1230 you calmed and supported the patient and the

This preview shows page 4 out of 4 pages.

12:30 You calmed and supported the patient and the family. This is reasonable. 12:40 You phoned the provider in order to discuss the patient. 13:10 Patient status - Heart rate: 87. Pulse: Present. Blood pressure: 137/69 mmHg. Respiration: 12. Conscious state: Appropriate. SpO2: 96%. Temp: 37 C. EFM: --. Fetal heart rate: --. 13:43 You ended the scenario by returning to the nurse's station. A patient with preeclampsia without severe symptoms and with a normal bloodpressure could be discharge from the hospital for follow up. This was reasonable. Hypertensive disorders of pregnancy complicate 5%-10% of all pregnancies, with rates as high as 26%-29% in nulliparous women. The symptoms associated with mild preeclampsia are defined as new onset of hypertension after 20 weeks of gestation and proteinuria in pregnancy. Initial treatment for mild preeclampsia includes reduced activity and bed rest, and lifestyle changes to reduce stress. Some may require treatment with oral antihypertensives. Patients need to be educated about warning signs of hypertensive disorders, including changes in vision, headache, abdominal pain, epigastric pain, sudden and increasing nausea and vomiting, bleeding gums, decreased urinary output, and decreased fetal movement. The primary objective for pregnant women with hypertensive disorders is always optimal safety for the mother and fetus. Delivery is considered when it is possible to promote health for both mother and fetus without admission in critical care areas, including neonatal intensive care. If identified early, hypertensive disorders can be e ff ectively managed until optimal circumstances for delivery can be initiated through induction or spontaneous labor. You got 100% " " " " "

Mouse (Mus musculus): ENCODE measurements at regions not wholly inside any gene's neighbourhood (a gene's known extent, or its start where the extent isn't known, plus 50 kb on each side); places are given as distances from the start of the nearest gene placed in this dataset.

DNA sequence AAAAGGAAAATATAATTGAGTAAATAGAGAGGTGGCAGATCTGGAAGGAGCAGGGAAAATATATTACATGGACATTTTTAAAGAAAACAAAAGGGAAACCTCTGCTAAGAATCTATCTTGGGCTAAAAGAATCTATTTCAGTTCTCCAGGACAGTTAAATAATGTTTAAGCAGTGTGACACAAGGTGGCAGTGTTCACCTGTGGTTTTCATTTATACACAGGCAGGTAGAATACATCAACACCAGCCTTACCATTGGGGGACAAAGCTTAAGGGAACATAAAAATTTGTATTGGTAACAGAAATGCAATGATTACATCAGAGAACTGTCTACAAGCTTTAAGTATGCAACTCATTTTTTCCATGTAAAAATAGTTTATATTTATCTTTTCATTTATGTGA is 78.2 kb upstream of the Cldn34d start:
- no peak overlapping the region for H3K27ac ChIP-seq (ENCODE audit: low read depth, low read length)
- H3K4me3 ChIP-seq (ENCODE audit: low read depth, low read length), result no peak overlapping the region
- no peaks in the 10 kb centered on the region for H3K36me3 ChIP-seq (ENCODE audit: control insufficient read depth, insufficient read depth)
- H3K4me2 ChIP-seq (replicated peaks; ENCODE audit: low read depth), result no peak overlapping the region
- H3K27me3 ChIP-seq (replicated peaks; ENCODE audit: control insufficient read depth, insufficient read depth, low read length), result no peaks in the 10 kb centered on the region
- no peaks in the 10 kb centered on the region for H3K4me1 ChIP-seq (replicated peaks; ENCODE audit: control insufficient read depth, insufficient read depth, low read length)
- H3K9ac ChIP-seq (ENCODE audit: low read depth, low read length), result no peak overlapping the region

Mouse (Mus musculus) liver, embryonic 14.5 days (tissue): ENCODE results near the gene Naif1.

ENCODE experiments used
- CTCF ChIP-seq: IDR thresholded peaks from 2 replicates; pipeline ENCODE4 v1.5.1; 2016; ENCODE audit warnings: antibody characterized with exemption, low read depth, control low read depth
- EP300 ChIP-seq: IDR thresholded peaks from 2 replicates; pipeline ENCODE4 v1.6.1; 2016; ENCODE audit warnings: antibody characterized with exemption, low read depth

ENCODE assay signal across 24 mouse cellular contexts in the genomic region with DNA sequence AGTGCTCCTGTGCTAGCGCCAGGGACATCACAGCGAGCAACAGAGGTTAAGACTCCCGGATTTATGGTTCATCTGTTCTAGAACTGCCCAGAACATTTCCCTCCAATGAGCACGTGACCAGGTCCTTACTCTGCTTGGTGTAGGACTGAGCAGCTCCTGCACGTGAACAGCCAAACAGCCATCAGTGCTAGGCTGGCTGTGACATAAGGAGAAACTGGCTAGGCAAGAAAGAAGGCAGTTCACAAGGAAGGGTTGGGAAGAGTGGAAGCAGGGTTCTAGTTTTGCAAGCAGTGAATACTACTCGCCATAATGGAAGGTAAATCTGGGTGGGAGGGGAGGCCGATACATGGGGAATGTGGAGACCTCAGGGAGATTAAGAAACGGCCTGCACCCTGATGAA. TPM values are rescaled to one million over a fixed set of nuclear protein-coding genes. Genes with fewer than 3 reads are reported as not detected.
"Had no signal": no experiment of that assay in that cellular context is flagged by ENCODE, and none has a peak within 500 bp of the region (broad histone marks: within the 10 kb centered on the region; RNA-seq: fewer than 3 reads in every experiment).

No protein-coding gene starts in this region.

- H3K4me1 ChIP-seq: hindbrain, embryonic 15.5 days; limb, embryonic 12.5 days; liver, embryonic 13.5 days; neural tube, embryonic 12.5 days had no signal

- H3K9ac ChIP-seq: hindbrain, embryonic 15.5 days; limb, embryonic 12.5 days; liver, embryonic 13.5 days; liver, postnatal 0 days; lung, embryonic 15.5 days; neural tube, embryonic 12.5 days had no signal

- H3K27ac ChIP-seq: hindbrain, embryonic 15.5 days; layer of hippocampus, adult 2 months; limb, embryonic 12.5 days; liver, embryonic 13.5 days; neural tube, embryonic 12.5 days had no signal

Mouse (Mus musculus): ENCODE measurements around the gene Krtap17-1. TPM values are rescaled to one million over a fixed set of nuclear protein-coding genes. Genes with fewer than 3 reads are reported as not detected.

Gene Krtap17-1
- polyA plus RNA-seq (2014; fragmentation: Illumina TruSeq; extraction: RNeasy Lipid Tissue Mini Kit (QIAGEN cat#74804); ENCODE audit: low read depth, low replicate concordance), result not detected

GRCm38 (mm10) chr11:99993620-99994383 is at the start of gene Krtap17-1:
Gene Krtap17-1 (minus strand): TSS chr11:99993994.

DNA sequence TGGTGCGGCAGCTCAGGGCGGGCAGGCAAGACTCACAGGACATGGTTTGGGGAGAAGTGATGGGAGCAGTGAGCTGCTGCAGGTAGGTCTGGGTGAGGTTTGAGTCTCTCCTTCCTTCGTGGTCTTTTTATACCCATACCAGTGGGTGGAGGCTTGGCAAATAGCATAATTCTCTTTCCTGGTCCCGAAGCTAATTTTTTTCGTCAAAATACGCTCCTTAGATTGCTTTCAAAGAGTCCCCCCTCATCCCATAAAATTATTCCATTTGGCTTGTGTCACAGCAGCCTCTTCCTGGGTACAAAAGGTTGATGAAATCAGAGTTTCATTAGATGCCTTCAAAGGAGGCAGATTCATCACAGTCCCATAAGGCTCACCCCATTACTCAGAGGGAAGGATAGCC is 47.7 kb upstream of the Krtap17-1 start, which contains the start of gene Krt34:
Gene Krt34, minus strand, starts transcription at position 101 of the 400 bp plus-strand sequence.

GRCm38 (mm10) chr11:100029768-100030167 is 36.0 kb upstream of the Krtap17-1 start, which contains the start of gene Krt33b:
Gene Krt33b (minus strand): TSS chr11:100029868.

• Left Quote Icon

    Student Picture

  • Left Quote Icon

    Student Picture

  • Left Quote Icon

    Student Picture